It really got my attention when a 10-year old young girl, whom I tutor, told me, ‘I’m so happy to have nothing planned this week-end, I will have time to read and be in my room.‘
Isn’t it a tendency of our current world to go fast, to move constantly from one activity to another, as though doing nothing was shameful? So many well-intentioned parents pack their children’s schedule in fear that they might not give them all the tools they will need to survive later. And often, I notice the paradoxical weariness of some children who instead of being energized by these new experiences, end-up exhausted and frustrated about not having time to dwell in their inner worlds.
While I believe in giving children the chance to try new things, to make the experience of learning an instrument, a sport, or a language, I also strongly believe in their need for ample opportunities to be on their own, with their thoughts and their imagination. Indeed, this time when we do not ask anything of them is as necessary as our active coaching to help them develop a sense of discipline and purpose in their lives.
When a child is alone with himself, in his room, or in the living room among the other family members busy with their own activity, he can spend time with his soul and get to know himself. He practices being with himself, and being comfortable with himself.
Not being commanded gives him the opportunity to hear his own voice, and develop his judgement:
Do I like the way my friend talked to me this morning?
What do I really want to build with this lego set?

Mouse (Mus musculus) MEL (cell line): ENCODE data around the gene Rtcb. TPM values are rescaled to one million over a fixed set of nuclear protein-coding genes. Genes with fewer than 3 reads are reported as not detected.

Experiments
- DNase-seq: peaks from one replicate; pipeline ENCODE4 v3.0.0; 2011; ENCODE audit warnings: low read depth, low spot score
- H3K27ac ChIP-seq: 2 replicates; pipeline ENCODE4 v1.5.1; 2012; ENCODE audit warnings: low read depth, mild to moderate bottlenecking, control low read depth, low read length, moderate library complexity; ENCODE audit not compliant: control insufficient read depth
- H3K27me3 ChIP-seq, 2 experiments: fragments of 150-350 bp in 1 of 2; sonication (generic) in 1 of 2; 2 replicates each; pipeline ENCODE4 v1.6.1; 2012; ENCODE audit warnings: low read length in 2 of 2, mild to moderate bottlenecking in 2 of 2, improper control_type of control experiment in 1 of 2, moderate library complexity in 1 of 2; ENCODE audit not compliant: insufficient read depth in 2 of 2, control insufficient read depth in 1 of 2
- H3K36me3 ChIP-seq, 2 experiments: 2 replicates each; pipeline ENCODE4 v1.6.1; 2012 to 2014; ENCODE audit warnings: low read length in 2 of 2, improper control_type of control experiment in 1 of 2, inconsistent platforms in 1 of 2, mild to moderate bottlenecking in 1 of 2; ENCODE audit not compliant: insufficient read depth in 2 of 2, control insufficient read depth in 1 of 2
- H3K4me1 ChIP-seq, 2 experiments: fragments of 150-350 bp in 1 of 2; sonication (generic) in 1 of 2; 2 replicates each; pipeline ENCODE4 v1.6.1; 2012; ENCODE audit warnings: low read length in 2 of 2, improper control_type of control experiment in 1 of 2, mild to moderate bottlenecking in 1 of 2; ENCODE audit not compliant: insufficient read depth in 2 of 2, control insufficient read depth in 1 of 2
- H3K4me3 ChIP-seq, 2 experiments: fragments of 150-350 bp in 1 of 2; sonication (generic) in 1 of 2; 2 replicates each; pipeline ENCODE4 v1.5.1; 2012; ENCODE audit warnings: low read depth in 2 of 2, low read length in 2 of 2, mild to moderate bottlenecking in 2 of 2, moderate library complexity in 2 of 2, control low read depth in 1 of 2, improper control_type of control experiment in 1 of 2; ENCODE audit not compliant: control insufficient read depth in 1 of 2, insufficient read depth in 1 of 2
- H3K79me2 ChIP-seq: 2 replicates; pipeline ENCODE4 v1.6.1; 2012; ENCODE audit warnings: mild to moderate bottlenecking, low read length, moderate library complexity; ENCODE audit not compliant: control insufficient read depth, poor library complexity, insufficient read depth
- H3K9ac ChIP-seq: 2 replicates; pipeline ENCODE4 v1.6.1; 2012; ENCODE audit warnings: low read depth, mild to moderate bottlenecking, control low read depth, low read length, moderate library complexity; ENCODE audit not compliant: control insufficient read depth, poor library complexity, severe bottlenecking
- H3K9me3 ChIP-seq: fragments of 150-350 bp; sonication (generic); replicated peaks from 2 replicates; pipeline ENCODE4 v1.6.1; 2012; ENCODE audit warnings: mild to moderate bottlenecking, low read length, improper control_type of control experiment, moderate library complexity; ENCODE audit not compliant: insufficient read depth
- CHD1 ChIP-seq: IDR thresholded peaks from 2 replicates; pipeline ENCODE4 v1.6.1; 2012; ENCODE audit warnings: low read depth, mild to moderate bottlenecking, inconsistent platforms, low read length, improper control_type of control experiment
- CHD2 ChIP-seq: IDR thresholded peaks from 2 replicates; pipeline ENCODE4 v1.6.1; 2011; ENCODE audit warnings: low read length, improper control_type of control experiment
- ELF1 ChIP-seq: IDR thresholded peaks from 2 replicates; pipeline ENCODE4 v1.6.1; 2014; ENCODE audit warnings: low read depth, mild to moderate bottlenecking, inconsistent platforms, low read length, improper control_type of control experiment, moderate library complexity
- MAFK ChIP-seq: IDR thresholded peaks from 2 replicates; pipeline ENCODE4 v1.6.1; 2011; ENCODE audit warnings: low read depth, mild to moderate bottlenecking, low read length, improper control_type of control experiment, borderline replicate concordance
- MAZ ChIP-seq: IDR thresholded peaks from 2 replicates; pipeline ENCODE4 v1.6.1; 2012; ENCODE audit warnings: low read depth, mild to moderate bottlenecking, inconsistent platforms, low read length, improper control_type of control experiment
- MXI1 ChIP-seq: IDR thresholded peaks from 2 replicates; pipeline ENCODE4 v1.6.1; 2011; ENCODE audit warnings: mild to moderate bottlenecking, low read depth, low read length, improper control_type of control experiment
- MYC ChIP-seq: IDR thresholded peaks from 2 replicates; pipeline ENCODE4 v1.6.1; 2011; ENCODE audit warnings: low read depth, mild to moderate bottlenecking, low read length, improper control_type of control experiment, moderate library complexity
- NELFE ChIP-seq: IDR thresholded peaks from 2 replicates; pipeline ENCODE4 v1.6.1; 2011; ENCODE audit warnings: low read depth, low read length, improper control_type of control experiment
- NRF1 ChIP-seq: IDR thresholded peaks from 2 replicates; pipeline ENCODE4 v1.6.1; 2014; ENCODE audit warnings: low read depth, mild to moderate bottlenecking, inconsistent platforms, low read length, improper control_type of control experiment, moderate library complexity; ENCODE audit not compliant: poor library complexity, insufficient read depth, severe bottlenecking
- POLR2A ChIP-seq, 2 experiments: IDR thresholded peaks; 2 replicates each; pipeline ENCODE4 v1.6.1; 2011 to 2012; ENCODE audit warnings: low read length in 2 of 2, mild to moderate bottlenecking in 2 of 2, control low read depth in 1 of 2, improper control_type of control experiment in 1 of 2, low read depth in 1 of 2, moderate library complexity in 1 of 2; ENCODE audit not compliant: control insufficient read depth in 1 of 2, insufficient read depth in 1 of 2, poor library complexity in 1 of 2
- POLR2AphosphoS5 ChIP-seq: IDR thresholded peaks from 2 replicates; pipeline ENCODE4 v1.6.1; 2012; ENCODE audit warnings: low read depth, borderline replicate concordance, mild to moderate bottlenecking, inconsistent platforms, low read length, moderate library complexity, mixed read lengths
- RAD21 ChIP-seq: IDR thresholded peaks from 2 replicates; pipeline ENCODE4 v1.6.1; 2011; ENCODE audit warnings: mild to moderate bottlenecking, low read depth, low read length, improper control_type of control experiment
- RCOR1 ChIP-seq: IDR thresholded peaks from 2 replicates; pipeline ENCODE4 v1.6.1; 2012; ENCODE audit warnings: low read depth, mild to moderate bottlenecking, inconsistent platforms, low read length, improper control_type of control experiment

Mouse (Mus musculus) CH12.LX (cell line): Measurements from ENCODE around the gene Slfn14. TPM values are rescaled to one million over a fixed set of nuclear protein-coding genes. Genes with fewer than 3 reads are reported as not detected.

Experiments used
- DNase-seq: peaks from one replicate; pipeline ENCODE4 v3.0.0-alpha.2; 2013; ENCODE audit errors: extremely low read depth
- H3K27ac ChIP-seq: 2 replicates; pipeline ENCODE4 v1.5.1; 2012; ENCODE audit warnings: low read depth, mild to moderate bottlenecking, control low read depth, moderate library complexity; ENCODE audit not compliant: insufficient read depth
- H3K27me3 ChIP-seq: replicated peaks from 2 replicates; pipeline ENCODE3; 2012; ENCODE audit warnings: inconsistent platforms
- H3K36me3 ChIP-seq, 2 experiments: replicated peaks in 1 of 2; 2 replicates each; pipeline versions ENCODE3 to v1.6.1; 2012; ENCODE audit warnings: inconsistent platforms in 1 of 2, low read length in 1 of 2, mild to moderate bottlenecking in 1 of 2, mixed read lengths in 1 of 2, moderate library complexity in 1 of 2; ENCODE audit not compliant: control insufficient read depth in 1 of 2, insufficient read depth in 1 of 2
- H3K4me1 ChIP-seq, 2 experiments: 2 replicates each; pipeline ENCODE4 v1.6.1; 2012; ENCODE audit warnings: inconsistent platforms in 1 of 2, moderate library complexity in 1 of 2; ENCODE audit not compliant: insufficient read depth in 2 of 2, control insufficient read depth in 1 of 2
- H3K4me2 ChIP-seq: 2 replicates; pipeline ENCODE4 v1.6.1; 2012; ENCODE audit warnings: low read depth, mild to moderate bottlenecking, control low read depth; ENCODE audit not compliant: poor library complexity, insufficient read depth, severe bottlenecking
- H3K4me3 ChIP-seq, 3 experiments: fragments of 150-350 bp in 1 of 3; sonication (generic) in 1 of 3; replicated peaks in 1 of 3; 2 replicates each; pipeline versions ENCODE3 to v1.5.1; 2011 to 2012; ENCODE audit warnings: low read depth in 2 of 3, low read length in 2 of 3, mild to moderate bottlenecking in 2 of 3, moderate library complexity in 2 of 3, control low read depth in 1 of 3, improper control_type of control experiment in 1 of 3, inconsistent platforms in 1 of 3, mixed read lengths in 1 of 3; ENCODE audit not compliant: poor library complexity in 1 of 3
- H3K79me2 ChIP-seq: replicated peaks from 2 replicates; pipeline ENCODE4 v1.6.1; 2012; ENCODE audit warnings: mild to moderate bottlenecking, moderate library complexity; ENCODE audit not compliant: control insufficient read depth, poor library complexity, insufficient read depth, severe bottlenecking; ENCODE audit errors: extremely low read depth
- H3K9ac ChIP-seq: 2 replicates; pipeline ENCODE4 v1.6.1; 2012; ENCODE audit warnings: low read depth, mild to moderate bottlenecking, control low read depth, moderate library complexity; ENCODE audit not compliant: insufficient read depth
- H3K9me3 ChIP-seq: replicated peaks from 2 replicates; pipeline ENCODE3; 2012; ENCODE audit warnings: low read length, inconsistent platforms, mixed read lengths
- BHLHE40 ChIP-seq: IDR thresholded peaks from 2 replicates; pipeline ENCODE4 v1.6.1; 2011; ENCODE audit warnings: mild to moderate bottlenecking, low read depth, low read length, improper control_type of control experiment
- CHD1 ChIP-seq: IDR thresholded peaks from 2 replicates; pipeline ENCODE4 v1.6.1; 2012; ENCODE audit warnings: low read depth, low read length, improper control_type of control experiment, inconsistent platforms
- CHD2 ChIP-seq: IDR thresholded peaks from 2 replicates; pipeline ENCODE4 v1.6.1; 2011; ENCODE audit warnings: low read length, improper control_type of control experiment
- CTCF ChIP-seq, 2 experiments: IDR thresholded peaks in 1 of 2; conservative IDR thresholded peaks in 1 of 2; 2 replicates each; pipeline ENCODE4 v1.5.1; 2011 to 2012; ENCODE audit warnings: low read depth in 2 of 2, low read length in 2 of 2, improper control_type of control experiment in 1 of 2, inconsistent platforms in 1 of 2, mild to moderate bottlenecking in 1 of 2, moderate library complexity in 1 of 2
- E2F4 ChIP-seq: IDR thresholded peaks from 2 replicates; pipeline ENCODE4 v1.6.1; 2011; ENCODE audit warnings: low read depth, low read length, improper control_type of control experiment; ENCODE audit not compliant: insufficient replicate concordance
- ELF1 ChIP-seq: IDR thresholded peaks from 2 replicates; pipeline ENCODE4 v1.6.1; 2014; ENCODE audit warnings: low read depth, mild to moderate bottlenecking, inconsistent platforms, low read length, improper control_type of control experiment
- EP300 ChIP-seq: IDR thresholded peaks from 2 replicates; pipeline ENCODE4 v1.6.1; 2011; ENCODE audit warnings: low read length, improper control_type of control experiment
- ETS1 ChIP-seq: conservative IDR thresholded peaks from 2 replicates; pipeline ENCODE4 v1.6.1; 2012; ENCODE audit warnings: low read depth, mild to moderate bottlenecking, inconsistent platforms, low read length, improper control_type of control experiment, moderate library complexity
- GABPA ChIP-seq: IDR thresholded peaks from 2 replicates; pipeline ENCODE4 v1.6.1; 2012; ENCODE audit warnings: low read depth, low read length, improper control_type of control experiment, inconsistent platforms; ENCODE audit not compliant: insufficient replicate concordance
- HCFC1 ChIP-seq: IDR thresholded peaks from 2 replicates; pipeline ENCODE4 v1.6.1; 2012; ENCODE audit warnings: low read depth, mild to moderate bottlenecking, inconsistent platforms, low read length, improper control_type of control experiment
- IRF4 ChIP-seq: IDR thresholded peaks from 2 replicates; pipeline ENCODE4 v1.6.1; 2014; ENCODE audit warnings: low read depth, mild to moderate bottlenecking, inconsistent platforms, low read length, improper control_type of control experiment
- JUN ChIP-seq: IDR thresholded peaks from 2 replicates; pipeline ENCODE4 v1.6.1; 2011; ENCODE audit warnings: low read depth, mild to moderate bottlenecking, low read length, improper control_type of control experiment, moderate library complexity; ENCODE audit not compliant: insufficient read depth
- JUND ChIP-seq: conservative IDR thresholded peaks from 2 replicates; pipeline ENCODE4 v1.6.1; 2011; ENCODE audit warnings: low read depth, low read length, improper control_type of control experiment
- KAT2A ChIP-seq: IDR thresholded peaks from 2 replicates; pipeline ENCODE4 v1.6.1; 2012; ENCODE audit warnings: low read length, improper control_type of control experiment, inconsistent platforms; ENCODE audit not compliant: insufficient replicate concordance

I am feeling angry because my brother keeps interrupting me!
I’m really bored at this time…
When they’re alone, children start processing their life and making sense of it. Isn’t it what we wish for them: that they develop their critical mind and a set of personal values that resonates with their core being?
It may not be easy, at first, for parents and children who are not accustomed to their own company. They may fear stillness, fear to miss out on something, fear to look within, even existential fear of realizing they’re finite beings. These feelings will be unsettling but step by step, with practice and commitment, all will start becoming familiar with this internal space, that demands attention.
Much of the stress and restlessness of today’s children can be linked to this lack, or even absence of, ‘being with oneself’ time. Of this time for self-reflection when no adult, no friend, no sibling will interfere, when we get this thrilling feeling to just be.
As we unilaterally fill our children’s heads with knowledge, we observe symptoms of: aggressivity towards self and others, irrational excitement, inability to focus, distraction, etc. All of these behaviours indicate that the child may be overwhelmed, and needs time to wind down and to make sense of all the stimulation she receives.
I recommend taking a close look at your children’s schedule and re-assess the value of such and such plan you had for them. A child who can develop a practice of self-discovery will learn to manage herself, and her emotions; she will learn about herself to an extent that is not possible when having to attend yet another meetup.
If you would like to share your impressions and ideas, you’re most welcome to do so in the comment section.
Marion Franc is a Mentor and Coach for gifted children, and their parents. To enquire about mentoring possibilities for yourself and your child, you can send an email at: email@example.com
Caring for the Gifted Child